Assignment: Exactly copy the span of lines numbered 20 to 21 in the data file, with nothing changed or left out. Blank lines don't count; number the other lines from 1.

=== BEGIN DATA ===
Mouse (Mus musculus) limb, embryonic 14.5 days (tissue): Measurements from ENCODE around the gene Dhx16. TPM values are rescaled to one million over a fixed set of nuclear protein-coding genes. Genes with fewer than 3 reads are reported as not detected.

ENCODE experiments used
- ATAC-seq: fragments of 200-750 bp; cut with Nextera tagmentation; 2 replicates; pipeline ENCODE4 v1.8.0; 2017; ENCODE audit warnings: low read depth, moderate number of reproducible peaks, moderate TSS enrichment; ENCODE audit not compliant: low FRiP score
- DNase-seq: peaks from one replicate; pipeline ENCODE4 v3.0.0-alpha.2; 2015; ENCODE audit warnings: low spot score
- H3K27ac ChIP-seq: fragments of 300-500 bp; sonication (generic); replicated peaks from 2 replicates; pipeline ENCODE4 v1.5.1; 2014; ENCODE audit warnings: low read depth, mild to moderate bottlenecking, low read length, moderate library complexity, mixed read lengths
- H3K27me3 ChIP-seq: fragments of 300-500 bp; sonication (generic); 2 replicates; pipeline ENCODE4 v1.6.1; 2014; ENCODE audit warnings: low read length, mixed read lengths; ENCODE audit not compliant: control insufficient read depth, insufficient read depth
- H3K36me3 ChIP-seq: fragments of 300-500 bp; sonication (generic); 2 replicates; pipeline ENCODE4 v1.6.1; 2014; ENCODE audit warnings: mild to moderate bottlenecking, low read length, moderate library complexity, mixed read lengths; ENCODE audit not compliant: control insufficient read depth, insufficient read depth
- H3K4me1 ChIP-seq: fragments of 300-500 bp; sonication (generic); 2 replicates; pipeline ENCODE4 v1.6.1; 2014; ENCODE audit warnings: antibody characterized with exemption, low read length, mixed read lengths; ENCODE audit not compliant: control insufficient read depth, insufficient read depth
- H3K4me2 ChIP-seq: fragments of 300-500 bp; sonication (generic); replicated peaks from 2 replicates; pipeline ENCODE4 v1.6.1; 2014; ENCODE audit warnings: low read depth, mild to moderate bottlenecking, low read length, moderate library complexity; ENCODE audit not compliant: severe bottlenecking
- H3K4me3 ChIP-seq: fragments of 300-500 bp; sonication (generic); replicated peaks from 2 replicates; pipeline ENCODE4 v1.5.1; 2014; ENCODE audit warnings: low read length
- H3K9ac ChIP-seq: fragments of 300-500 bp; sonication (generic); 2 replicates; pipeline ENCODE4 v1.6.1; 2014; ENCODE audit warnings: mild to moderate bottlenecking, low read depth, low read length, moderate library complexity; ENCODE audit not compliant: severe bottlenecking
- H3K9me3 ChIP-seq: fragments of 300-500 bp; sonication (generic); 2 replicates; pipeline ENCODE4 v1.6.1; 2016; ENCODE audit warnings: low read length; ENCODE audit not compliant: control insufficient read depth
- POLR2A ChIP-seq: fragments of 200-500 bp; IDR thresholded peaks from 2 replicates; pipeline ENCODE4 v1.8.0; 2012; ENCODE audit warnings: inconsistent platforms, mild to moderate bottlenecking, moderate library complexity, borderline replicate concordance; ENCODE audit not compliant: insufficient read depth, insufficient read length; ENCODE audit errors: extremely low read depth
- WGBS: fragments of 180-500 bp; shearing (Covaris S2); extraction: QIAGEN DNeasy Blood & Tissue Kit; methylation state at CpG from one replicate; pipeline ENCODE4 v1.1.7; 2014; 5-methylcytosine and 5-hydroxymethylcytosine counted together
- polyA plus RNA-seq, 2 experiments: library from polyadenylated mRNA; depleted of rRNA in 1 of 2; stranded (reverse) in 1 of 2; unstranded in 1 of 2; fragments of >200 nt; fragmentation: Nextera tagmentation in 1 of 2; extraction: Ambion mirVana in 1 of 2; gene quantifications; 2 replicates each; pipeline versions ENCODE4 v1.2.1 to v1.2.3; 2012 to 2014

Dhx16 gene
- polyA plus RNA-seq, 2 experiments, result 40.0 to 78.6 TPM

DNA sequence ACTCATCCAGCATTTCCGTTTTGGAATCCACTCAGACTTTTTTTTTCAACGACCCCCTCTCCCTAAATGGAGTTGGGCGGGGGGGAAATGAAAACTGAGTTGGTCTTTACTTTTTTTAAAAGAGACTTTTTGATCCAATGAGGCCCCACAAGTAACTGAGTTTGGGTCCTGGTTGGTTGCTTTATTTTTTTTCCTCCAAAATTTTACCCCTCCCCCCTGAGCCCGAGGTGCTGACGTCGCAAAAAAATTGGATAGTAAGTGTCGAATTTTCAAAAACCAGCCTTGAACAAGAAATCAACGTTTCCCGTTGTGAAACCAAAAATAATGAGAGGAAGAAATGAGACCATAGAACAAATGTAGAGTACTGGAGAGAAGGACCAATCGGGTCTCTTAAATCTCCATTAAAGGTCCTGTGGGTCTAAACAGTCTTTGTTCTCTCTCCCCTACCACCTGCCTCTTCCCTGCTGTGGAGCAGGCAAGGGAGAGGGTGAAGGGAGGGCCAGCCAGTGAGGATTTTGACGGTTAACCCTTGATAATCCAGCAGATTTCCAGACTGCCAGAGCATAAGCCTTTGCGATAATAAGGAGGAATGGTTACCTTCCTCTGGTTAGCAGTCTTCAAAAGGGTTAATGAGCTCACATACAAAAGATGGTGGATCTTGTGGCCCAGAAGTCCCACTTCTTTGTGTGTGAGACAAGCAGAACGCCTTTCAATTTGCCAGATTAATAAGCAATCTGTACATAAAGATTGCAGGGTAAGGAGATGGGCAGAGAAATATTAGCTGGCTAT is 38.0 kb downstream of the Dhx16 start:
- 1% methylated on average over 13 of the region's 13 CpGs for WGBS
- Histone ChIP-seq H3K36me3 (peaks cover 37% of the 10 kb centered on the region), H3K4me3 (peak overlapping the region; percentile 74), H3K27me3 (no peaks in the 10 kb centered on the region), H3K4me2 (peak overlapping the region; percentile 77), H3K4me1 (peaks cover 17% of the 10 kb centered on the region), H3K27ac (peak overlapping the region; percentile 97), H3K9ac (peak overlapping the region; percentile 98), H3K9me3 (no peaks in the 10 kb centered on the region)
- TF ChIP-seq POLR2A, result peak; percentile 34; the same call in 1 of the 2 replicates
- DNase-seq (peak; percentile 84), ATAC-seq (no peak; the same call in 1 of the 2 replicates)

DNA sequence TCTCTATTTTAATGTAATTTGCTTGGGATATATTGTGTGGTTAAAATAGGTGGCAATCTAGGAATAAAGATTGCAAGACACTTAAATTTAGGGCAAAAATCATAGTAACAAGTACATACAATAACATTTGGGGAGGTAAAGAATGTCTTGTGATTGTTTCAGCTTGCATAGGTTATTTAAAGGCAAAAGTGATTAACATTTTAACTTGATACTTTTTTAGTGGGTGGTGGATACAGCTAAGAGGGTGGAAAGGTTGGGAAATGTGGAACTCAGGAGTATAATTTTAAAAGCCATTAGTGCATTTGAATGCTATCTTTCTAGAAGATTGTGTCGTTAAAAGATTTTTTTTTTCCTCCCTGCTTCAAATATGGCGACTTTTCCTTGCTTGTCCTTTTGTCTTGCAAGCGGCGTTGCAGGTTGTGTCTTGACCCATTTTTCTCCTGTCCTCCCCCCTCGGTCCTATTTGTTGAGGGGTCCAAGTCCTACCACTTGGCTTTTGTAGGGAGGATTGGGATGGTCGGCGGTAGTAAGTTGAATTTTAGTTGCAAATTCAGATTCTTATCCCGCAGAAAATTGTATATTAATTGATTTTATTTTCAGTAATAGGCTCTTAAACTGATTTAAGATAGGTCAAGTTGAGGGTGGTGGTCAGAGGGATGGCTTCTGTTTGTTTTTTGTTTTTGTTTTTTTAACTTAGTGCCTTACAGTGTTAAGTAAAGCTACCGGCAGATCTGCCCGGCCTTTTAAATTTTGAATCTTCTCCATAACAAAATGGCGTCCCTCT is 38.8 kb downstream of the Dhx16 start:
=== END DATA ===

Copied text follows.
- Histone ChIP-seq H3K36me3 (peaks cover 37% of the 10 kb centered on the region), H3K4me3 (peak overlapping the region; percentile 74), H3K27me3 (no peaks in the 10 kb centered on the region), H3K4me2 (peak overlapping the region; percentile 77), H3K4me1 (peaks cover 17% of the 10 kb centered on the region), H3K27ac (peak overlapping the region; percentile 97), H3K9ac (peak overlapping the region; percentile 98), H3K9me3 (no peaks in the 10 kb centered on the region)
- TF ChIP-seq POLR2A, result peak; percentile 34; the same call in 1 of the 2 replicates